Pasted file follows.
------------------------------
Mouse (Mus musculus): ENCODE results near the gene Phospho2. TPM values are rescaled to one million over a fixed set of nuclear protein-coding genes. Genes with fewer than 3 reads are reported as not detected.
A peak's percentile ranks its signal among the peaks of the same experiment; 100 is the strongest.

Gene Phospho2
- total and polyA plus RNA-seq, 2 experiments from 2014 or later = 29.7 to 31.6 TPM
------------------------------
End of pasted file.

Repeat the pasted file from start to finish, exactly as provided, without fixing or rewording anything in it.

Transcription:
Mouse (Mus musculus): ENCODE results near the gene Phospho2. TPM values are rescaled to one million over a fixed set of nuclear protein-coding genes. Genes with fewer than 3 reads are reported as not detected.
A peak's percentile ranks its signal among the peaks of the same experiment; 100 is the strongest.

Gene Phospho2
- total and polyA plus RNA-seq, 2 experiments from 2014 or later = 29.7 to 31.6 TPM